Just when it looked like we could relax about the amount of salt we use, it seems that we may need to limit how much of it we use after all.
I used to trust the recommendations of the American medical establishment that we must reduce the amount of salt we use in order to control hypertension (high blood pressure). Early last year, in fact, I wrote here how we can reduce it to help control our blood pressure.
But in “The (Political) Science of Salt” iconoclastic science writer Gary Taubes exposed the myth that if you, “Eat less salt…you will lower your blood pressure and live a longer, healthier life.” Many of us with diabetes believed this myth — with the prodding of our doctors — because high blood pressure goes hand in hand with diabetes. High blood pressure — hypertension — and diabetes are two of the main components of the so-called “metabolic syndrome” or “syndrome x.”
By whatever name, the reason to care about this syndrome is that it is a collection of risk factors that increase our risk of developing heart disease. Since diabetes is one of those risk factors, we need to do everything we can to avoid collecting more of them.
And now it appears that too much salt harms our heart in another way. Scientists at Scotland’s University of Dundee gave a heavy load of salt for just a couple of weeks to a small group of 16 young men with normal blood pressure in a randomized, double-blood trial.
The study, “Adverse Cardiovascular Effects of Acute Salt Loading in Young Normotensive Individuals,” came out in the June 2008 issue of Hypertension, which the American Heart Association publishes. The lead author, Dr. Nikolaos Tzemos of Dundee’s Hypertension Research Centre, sent me the full-text of the study, since only the abstract is free online.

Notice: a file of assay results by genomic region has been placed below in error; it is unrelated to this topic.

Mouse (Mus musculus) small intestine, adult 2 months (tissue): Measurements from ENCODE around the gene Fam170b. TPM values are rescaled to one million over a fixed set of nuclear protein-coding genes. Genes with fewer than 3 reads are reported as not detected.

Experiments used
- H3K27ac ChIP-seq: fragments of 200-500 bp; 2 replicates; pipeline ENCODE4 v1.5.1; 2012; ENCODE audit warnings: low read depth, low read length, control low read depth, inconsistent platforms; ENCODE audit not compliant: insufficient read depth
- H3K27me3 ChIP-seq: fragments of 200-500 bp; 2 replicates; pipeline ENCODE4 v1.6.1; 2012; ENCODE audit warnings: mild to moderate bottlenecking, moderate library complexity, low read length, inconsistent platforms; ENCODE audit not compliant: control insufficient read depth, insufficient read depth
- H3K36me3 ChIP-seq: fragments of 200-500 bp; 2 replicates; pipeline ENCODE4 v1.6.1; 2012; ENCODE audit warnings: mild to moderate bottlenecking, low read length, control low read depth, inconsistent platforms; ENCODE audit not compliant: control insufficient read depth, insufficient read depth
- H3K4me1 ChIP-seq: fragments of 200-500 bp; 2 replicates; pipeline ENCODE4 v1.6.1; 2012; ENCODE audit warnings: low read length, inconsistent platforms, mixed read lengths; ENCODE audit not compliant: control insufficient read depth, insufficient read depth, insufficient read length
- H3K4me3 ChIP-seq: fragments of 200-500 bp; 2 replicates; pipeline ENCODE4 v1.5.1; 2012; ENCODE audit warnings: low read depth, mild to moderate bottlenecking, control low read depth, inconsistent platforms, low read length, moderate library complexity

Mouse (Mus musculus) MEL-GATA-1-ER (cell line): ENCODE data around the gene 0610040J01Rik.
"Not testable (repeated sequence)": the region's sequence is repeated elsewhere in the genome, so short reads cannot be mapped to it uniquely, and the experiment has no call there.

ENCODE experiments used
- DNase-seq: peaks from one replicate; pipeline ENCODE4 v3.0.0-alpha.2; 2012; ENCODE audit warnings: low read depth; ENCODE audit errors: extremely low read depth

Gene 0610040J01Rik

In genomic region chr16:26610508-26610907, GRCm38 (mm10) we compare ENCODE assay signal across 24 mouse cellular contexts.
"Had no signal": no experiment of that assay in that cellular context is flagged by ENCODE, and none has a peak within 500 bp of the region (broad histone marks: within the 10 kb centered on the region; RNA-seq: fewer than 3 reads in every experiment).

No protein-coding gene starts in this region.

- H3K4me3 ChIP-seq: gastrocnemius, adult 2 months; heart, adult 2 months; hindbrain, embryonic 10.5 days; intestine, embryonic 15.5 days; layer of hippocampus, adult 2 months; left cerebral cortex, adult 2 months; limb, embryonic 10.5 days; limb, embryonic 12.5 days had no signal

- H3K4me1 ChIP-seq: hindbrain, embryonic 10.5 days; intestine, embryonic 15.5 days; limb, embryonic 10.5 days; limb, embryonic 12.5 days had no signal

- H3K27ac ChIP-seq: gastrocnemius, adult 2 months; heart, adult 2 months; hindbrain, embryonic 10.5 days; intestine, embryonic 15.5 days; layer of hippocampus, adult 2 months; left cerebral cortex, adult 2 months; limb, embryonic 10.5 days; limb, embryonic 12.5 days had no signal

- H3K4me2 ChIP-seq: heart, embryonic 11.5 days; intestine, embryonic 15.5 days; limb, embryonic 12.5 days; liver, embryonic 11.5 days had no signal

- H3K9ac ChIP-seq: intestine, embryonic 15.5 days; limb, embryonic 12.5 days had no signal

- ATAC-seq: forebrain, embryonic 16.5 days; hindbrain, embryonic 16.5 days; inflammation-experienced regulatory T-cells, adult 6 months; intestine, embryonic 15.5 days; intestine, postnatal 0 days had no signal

In addition the salt load impaired their left ventricular relaxation and increased QT dispersion. The QT interval measures the time between the start of the Q wave and the end of the in T wave our heart’s electrical cycle. In other words, salt caused increase stiffness in the lining of their arteries and in the main pumping chamber of their hearts.
The study concluded that too much salt in our diet may have a “substantial” adverse effect. We need larger and longer studies to confirm this newly discovered problem with salt. Meanwhile, prudence seems to call for us to limit the amount we eat, even if we don’t have a concern with salt’s effect on our blood pressure.
This article is based on an earlier version of my article published by HealthCentral.
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